The dog on your left (my right) in the picture is our dog Cooper. He is 11 years old.
The other gorgeous Golden in the picture is Norbert. He is 8 years old and is Cooper’s best dog friend.
We recently drove to Stoney Lake to visit Norbert (yup, this is what you do as dog owners … you drive 2 hours north so your dog can visit his best friend). As we were walking through the fragrant pine forest to the lake, it actually struck me for the first time ever that dogs might help boost our creativity. I mean … is that really even possible?
I did some ‘digging’ and found out it is more than possible, it’s absolutely true. Here’s how!
Owning a dog means lots of walks and adventures.
Generally, we walk Cooper once a day and cover about 2.5 kilometres in total. We used to walk 3 times a day and cover a lot more distance, but now Cooper is an old guy with lots of arthritis!
Walking is great for creativity! According to a recent study creative thinking improves while a person is walking and for a period of time shortly thereafter. The authors of the study found that walking outside in the fresh air helped produce twice as many creative responses compared to sitting down. The creative juices continued to flow even after returning to the office and sitting down, back at your desk. The upshot is that creative output improves as does creative quality.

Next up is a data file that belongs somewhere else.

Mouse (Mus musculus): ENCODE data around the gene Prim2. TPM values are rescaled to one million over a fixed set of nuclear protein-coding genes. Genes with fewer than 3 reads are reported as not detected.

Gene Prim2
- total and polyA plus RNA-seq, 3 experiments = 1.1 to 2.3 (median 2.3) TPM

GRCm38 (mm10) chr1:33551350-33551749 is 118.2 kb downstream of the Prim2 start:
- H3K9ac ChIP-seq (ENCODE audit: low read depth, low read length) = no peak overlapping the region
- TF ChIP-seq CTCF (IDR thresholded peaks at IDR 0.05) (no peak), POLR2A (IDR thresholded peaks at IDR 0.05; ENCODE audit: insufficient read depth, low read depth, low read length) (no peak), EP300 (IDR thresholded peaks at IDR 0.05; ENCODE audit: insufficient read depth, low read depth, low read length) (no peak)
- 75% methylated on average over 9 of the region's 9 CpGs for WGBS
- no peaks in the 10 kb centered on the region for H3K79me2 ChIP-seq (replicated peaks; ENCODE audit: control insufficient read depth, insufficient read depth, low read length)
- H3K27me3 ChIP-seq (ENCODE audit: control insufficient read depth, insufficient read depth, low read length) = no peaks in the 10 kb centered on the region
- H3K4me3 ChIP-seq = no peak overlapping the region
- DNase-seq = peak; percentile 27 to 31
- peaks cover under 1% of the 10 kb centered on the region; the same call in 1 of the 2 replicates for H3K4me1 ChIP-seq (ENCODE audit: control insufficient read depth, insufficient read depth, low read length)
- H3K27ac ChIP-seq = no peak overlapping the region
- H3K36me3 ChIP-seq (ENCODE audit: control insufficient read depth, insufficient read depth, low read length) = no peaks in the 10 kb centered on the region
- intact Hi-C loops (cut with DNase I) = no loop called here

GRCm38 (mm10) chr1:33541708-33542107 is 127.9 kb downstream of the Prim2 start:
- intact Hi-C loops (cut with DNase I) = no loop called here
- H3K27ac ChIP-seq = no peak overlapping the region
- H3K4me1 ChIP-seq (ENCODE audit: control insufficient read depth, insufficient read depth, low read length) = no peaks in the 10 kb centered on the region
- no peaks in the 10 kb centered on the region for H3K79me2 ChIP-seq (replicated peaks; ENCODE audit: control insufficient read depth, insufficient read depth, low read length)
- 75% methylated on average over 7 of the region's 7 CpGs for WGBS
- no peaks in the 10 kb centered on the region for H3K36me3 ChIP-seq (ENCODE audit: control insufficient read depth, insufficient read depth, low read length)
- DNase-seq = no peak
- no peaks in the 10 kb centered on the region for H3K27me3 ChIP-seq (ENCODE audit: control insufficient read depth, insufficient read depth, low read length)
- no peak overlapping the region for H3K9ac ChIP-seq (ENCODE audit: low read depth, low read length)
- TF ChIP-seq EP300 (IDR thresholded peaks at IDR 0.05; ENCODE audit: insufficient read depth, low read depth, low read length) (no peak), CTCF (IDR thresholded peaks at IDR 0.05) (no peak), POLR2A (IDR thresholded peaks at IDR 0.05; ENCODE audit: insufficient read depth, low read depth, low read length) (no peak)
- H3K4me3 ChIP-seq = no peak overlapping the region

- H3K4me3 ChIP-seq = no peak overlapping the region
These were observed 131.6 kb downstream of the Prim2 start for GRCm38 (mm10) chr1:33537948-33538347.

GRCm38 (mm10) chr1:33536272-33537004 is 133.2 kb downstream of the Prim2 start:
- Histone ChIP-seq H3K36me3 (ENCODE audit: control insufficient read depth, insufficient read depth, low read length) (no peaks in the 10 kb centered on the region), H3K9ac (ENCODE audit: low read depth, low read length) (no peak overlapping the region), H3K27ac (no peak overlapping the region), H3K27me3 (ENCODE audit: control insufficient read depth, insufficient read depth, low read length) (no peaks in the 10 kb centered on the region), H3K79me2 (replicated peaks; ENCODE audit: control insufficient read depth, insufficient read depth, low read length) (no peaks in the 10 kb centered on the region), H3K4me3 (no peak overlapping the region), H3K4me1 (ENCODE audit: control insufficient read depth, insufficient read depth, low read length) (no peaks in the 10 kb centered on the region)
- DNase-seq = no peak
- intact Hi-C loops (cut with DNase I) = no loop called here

If you bring your dog in to your pet-friendly office, inevitably you will have to take the time to let your dog outside on a walk. These extra brief moments of activity can help keep the creative juices flowing throughout the day. Taking breaks to play tug-o-war or play ball can help to increase the quality of your work by allowing you to come back to your task with a fresh mindset. Plus, getting out of the office and getting some exercise and fresh air can increase your dopamine and endorphins.
Also, the presence of a dog in an office sparks conversations among employees, increasing creativity and positive outcomes.
Finally, having pets in the office (especially the CEO’s office) makes the environment less formal.
Dogs aren’t just good for creativity, they can help improve productivity too.
When a problem arises, it’s hard to stay trapped in a negative mindset when there’s a cute bundle of fur snoring on the floor next to you.
Research tells us that people who describe their homes as cluttered exhibit greater depression and fatigue, diminished coping skills, and increased difficulty transitioning from work to home compared to people who view their place of residence more positively